French painter. He came from a humble background and by the age of 11 was taking lessons at the Académie in Lille from the sculptor Augustin-Phidias Cadet de Beaupré (b 1800) who taught him to sketch. At 15 he began a two-year apprenticeship in the studio of one of David’s former pupils, François Souchon (1787–1857), whose name he still referred to several years later when he exhibited at the Salon. In 1853 he moved to Paris. He copied in the Louvre where he must have met Henri Fantin-Latour, then taking life classes at the Académie Suisse (1859–60). He exhibited at the Salon for the first time in 1859. His first period in Paris, from 1853 to 1862 (interspersed with visits to Lille, where he received portrait commissions and an annuity in 1861), shows the influence of Gustave Courbet, whose After Dinner at Ornans...

Article

(b Anizy-le-Château, Aisne, June 12, 1824; d Sèvres, June 3, 1887).

French sculptor and designer. He was one of the most prolific and versatile sculptors of the 19th century, producing portrait busts, monuments and ideal works, as well as exploiting to the full the commercial opportunities offered by developing technology for the mass production of small-scale sculpture and decorative wares. His style ranged from the unembellished Realism of his male portraits to the neo-Baroque exuberance of his architectural decoration, and his art is particularly associated with the amiable opulence of the Second Empire. He signed his works A. Carrier until c. 1868, thereafter adopting the name Carrier-Belleuse.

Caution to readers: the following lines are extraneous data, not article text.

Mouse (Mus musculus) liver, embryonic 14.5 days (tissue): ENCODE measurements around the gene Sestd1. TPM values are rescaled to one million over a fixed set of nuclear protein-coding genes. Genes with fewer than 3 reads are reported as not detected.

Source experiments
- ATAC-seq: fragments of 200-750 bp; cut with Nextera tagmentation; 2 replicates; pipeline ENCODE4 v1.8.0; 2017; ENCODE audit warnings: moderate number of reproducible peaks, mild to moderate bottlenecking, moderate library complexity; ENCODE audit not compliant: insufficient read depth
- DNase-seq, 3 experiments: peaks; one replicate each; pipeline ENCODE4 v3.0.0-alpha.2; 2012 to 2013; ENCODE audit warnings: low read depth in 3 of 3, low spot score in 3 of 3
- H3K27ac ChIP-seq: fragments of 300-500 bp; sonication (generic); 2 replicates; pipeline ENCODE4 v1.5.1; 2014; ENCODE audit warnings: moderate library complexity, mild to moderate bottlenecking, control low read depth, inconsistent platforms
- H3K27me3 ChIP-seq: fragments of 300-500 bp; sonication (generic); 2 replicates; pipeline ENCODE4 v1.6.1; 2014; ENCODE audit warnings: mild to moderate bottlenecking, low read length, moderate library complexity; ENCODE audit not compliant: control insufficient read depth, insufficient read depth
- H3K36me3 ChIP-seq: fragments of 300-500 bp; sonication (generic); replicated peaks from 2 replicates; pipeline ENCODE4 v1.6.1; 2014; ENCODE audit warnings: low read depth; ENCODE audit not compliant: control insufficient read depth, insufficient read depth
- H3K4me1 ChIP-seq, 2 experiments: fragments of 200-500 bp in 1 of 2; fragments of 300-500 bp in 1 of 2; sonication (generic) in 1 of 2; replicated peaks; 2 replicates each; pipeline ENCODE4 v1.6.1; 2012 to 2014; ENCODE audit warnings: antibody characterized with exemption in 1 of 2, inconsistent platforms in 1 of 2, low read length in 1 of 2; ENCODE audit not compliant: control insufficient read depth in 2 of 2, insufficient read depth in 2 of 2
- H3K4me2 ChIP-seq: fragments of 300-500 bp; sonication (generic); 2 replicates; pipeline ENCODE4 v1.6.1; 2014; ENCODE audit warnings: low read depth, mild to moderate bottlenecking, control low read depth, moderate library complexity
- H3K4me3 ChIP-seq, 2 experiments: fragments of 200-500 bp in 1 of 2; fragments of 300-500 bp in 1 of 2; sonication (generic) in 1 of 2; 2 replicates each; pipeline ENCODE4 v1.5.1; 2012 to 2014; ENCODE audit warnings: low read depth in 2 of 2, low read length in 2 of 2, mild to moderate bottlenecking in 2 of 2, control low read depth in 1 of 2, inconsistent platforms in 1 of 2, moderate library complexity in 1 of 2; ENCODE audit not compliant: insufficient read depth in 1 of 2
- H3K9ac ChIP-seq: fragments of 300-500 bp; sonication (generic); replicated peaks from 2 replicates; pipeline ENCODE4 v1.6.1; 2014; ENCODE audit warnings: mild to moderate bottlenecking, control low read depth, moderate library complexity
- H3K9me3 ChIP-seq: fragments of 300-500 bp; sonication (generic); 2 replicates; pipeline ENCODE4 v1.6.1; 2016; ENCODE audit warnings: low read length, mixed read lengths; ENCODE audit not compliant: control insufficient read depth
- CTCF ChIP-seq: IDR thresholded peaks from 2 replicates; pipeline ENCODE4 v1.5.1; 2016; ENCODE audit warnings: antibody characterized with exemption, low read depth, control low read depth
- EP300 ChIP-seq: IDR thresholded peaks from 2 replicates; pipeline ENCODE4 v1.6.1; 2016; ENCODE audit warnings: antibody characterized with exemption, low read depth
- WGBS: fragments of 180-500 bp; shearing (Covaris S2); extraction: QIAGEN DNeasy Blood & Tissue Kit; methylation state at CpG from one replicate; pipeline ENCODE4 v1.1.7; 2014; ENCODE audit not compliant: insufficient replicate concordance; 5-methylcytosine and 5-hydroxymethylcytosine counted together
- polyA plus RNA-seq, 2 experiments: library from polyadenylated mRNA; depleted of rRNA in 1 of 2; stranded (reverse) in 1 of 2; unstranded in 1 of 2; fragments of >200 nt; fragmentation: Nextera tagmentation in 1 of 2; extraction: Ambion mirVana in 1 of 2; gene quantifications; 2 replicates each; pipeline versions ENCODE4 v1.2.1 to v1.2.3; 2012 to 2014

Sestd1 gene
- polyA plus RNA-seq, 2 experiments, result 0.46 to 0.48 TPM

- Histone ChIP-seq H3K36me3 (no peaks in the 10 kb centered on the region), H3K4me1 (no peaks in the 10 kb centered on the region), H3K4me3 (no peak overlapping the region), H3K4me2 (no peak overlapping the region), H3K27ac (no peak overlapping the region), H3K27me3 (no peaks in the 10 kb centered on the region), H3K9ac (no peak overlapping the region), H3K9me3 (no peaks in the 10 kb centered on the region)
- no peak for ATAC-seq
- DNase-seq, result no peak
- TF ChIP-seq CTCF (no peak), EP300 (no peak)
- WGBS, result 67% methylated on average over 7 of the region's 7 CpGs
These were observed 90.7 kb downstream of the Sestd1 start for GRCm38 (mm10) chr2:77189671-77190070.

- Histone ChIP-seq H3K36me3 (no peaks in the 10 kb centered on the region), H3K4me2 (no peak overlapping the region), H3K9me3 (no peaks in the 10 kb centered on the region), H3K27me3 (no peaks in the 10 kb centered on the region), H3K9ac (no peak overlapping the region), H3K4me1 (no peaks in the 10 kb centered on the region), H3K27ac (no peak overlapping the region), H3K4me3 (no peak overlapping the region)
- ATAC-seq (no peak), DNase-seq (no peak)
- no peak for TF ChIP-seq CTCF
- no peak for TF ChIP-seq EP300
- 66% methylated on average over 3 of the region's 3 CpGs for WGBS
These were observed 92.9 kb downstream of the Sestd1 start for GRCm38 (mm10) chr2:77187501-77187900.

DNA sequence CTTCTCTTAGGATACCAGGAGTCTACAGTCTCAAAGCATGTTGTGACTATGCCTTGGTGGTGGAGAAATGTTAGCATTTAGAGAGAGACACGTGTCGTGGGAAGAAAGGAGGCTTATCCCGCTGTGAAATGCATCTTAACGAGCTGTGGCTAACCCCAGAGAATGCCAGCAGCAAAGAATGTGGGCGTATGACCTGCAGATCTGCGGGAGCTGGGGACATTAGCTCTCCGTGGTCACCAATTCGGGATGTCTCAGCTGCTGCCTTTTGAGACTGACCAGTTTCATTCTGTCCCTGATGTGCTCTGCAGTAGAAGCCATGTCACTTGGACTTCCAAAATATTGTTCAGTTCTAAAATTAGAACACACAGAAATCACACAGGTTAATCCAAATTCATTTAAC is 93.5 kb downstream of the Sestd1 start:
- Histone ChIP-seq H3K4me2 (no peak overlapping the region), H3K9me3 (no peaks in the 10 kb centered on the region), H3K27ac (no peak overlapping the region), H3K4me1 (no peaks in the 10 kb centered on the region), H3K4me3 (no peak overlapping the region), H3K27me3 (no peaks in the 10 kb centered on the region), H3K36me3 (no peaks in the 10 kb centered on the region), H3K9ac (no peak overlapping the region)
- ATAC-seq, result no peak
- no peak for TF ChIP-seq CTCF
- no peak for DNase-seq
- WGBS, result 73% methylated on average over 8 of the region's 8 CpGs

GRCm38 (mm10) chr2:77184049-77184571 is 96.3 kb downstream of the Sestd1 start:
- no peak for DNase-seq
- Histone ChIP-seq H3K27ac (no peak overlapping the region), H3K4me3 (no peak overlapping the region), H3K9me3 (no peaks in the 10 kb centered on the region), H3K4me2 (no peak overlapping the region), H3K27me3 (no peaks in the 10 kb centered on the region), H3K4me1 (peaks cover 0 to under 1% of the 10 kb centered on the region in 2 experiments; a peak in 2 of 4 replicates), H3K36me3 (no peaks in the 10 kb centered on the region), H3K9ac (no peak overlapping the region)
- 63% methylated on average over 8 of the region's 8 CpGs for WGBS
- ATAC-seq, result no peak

Carrier-Belleuse began a three-year apprenticeship with a goldsmith at the age of 13, a training that gave him a lifelong sensitivity to intricate surfaces. In 1840 David d’Angers sponsored his entry to the Ecole des Beaux-Arts, Paris, but his straitened financial circumstances led him to study decorative arts at the Petite Ecole. This left him free to produce small models for such commercial manufacturers of porcelain and bronze as ...

Article

Clare A. P. Willsdon

(b c. 1770; d Edinburgh, Feb 1843).